Cooking Dried Beans

by Merissa on January 18, 2012

in Rice N Beans

Cooking Dried Beans

Cooking Dried Beans

Many people shy away from having and cooking dried beans. I have found dried beans to be a staple pantry item in our house. They are versatile, cost effective, and "good for you".

When you are buying already canned beans from the store, you are getting a very high amount of sodium in each can, plus there may be added fat to them or other preservative type ingredients. By cooking dried beans, you are able to control what you add to them.

I always have on hand a wide assortment of dried beans. I usually have at any given time: pinto beans, red beans or kidney beans, lima beans, great northern beans, garbanzo beans, and black beans. I actually use whatever I have on hand when I am putting something together, as we are not picky on the certain type.
There are a couple different ways to prepare your beans, but I am going to only talk about pre-soaking overnight and then cooking dried beans. This is not the only method, but it is the one that I end up using most often. does take some pre-planning or thinking about what you will be having, but if you soak extra and freeze them, you won't have to have as much thought put into it for the next meal or two.

You can soak as many beans as you would like. Here is the first picture of the pinto beans that I started with. Place them in an overly large bowl (to provide extra room for expanding). If you see any beans that are discolored, discard those.

001 (4)

Next, cover your beans with water. They need to have several inches of water above the bean line, as they will expand, soaking up the liquid. I start soaking mine in the evening.

002 (2)

This picture is the beans the next morning, after they have soaked all night. See how the water is still covering all of them. Be sure to have added enough, so they all will still be covered in the morning.

003 (3)

Next, you will want to rinse your beans that have been soaking very thoroughly. This is an important step. It will make your beans less "gassy", so be sure not to miss this step. Rinse them with nice cool water making sure all the old water has been discarded and all the beans have been rinsed.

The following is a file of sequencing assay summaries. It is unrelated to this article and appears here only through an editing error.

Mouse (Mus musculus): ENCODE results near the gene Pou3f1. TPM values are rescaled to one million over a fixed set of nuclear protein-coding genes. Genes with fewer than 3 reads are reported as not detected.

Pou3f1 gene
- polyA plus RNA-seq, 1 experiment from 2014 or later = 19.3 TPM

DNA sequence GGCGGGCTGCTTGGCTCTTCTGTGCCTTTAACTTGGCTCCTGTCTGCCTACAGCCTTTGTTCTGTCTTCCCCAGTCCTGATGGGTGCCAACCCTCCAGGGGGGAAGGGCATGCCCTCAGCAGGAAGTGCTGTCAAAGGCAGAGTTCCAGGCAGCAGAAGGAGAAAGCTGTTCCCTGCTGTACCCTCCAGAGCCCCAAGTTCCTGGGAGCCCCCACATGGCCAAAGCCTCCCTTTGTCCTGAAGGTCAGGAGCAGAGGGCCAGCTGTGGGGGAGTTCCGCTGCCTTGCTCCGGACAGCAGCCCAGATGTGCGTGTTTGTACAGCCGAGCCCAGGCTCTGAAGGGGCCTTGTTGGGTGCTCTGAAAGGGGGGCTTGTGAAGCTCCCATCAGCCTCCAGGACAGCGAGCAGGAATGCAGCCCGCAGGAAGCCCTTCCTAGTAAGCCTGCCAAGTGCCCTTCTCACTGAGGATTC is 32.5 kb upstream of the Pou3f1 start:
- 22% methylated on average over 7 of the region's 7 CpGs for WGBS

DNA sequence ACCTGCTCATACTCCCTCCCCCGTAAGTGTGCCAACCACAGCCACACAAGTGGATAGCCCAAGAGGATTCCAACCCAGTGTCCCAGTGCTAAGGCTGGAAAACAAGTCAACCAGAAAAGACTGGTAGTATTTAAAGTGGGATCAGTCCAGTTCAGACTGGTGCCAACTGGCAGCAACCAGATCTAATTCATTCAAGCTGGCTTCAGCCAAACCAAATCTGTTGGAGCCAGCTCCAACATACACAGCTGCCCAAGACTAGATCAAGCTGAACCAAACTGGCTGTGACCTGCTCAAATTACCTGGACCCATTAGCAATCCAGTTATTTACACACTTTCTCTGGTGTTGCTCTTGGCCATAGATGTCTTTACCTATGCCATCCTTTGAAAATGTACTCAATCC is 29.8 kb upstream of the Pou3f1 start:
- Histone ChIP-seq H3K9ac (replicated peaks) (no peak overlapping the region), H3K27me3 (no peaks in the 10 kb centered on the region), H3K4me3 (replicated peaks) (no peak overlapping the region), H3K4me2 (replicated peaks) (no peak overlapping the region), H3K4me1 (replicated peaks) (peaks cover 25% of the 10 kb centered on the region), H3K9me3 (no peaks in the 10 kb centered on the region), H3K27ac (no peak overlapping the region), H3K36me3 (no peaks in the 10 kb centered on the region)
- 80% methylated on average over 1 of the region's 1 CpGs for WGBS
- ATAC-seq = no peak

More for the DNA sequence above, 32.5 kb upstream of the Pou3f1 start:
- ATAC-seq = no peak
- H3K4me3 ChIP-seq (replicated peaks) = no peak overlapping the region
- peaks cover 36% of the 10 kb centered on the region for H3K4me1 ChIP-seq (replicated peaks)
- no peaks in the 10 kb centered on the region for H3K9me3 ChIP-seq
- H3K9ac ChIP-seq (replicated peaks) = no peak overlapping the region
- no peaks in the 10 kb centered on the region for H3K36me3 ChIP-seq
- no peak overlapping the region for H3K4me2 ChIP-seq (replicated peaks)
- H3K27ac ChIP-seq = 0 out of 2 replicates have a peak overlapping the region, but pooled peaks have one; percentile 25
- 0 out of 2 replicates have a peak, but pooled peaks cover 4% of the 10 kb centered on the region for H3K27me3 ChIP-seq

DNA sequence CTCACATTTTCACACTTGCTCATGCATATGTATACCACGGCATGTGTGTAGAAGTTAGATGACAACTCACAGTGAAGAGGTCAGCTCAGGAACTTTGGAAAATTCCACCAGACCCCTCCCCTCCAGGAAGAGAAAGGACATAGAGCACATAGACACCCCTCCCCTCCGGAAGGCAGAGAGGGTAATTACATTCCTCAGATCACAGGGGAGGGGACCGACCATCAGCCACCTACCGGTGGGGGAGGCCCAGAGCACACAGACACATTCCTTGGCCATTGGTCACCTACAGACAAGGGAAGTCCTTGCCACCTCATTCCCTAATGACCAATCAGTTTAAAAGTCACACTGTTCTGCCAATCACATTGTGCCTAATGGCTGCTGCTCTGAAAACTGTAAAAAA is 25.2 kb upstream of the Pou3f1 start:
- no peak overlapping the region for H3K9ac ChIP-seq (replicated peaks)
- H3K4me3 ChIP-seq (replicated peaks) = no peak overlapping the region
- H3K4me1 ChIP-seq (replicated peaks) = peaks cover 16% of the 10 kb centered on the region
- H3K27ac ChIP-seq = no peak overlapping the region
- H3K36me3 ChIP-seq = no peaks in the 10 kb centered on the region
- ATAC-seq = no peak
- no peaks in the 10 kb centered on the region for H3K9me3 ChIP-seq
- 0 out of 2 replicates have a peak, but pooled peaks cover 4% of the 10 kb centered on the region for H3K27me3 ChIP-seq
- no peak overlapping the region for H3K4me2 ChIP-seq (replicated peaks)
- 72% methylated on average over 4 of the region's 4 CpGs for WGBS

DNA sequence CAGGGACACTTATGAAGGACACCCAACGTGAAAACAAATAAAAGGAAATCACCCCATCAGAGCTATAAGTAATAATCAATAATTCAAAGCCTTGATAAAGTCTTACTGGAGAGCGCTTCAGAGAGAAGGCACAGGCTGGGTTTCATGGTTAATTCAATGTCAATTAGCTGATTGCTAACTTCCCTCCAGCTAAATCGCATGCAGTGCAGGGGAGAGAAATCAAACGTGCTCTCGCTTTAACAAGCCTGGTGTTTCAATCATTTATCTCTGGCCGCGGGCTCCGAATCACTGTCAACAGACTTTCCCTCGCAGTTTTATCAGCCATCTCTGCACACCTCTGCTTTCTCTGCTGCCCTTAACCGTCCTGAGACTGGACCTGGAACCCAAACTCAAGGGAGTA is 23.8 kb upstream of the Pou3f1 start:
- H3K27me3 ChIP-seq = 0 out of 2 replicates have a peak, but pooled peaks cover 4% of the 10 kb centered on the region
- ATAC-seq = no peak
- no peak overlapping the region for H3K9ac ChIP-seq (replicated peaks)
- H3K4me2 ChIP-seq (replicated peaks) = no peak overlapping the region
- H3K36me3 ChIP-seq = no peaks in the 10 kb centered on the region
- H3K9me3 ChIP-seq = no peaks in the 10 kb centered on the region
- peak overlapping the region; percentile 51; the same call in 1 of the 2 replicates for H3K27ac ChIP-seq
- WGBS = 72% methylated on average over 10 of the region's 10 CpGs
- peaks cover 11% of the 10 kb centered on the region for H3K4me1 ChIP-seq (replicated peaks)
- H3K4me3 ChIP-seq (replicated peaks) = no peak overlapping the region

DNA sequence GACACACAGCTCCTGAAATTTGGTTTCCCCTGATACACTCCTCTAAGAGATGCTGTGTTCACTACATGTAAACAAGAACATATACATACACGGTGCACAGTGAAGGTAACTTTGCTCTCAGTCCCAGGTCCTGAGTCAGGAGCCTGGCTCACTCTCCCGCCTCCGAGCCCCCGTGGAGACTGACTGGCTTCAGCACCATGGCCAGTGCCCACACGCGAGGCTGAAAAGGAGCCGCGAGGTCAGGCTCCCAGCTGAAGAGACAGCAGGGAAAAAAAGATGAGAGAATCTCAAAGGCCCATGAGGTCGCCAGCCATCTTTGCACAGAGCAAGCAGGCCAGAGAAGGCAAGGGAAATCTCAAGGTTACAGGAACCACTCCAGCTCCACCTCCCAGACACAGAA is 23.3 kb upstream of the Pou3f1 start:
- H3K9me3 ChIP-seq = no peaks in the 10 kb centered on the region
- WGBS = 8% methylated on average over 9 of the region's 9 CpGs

005 (2)

After my soaked beans were rinsed, I measured out approximately 8 cups to place in the crock-pot. I saved back approximately 2 cups to put in a freezer bag for a later meal. They are ready to be cooked in any meal that uses beans.

006 (1)

I am cooking the 8 cups to be used as beans in tacos and also to use in chili for two of my meal planning this week. I added in 6 cups of water with the 8 cups of soaked beans. I also added in a small amount of diced onion and some seasonings. At this point, you can cook them plain or add in any seasonings of your choosing. If I am going to use them for tacos, burritos, etc., I will use some taco seasonings like garlic, onion, cumin, chili powder, etc.... The amount and kind of seasonings you use is entirely up to you and your family's tastes.


This picture was taken after cooking the beans in the crock-pot on high for 6 hours (the time may vary according to your crock-pot or you could also cook them on low --for several more hours). This is how they looked. They have enough liquid still on them, so none are hard or burned on. They are all very soft.


I used this utensil that I have to smash the beans to give them a smoother texture. Be creative with your kitchen utensils. You could also use a metal potato masher. We prefer them semi-smashed, but not completely, so I just keep using this tool until I have our desired texture. If you do like them smooth, you can let them cool slightly, and then place them in a blender or food processor.

I am using this amount of cooked beans this week for two of our meals. One meal was tacos/burritos with super nachos leftover for lunches. The other meal I used them for was crock-pot chili. I will save the smaller bag, that I froze, for another week when we may have one or the other of these meals again.


I hope this helps you to visualize soaking and cooking dried beans. I also hope that you will give it a try! Let me know how it turns out for you or as always, if you have any questions, let us know.